If you can use your treated brushes with your acrylic paints but not your watercolors, it must have something to do with the very different working qualities, surface tension, flow release, etc. of the watercolors vs. the acrylic paints. I tried this method on some of my synthetic acrylic brushes after learning about it, but didn't find it any better than using a little bit of flow release with my mixing water before mixing my paints. Since discovering Golden Fluid Acrylics and W&N Finity Acrylics, however, I don't bother with flow release anymore.

Since the kolinsky sable is natural hair, have you tried washing them with one of those clarifying shampoos that is supposed to strip any built up foreign substance from the surface of the hair? Then use some gum arabic or even hand soap to reshape the brush and let it sit for a week or so to try to regain its pointing properties?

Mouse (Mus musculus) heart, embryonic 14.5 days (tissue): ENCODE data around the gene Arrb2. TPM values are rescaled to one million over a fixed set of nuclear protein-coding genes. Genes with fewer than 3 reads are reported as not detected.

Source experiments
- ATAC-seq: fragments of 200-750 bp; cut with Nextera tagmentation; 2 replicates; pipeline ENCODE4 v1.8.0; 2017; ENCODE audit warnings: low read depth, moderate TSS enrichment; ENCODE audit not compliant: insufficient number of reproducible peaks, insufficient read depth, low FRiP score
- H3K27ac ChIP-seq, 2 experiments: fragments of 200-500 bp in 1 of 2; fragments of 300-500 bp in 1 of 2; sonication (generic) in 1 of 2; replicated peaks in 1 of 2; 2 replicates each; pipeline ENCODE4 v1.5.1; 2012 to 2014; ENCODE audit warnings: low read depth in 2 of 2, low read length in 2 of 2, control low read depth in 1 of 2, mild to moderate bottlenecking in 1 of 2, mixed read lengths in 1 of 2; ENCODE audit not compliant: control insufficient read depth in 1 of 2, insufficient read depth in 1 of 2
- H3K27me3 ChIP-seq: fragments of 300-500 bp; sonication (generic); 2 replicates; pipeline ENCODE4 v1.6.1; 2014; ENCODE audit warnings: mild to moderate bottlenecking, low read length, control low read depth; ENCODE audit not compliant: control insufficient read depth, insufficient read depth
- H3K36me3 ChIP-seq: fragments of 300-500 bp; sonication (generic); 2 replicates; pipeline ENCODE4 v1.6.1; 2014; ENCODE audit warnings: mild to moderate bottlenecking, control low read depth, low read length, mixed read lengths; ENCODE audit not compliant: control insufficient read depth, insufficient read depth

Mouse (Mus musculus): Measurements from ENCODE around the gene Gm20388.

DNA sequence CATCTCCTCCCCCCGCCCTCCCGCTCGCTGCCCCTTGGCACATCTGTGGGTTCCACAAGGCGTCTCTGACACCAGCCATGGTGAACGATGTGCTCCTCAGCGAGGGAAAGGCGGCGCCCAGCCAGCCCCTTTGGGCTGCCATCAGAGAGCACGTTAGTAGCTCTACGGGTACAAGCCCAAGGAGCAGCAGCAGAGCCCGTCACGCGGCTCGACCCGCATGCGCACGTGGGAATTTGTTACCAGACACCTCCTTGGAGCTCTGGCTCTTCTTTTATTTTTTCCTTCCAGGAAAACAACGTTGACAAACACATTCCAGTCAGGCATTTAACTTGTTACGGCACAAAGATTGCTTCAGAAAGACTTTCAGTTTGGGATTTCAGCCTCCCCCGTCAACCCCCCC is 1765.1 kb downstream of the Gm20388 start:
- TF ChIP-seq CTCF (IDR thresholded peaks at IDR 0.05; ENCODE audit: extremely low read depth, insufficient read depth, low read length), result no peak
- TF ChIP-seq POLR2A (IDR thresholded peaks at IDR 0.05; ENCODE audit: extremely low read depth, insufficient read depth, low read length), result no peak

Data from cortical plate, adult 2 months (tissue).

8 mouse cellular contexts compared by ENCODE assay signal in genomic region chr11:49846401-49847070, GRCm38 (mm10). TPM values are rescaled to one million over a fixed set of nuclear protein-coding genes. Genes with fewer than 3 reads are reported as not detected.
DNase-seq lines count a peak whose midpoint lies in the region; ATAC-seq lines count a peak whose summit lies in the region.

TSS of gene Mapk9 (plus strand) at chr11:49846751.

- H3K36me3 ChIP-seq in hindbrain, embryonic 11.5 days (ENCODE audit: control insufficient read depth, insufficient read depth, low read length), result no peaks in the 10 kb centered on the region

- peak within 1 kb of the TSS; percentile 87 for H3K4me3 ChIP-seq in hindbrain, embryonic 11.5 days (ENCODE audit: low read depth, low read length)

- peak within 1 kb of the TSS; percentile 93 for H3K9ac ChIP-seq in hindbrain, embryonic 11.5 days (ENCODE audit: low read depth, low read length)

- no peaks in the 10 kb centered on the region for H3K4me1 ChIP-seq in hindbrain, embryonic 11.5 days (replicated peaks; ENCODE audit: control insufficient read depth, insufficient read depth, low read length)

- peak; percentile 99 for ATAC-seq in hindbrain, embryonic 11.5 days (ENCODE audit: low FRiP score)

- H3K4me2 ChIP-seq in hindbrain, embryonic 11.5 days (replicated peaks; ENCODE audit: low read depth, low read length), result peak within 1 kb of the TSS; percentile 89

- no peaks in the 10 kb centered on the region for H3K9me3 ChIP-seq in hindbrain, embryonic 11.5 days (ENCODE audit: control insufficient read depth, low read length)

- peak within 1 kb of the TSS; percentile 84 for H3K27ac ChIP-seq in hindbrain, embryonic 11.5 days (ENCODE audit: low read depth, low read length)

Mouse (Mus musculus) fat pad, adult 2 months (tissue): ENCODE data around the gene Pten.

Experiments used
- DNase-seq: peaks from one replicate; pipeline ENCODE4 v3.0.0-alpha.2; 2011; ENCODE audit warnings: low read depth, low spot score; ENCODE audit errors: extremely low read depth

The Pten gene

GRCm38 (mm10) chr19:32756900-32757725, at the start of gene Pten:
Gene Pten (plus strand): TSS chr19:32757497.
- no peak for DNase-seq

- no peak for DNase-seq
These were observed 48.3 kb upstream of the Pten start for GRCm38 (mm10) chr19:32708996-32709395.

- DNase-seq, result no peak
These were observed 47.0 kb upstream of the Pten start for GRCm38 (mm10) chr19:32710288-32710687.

There must be some brush experts here on WC who can suggest some ways to recover those precious brushes for watercolor work.

Beverly

NodakerDeb
07-10-2005, 11:44 PM
Hi Bev,

I use the brushes with acrylics now because I tend to paint more abstractively/looser with acrylics and not so tuned into detail. The brushes can't be salavaged at this point (no pun intended :evil: :) ) because the acrylic paint is so hard on sable... they are pretty frayed now.

I agree with you a zillion percent regarding Golden fluid acrylics. Aren't they just dreamy to work with!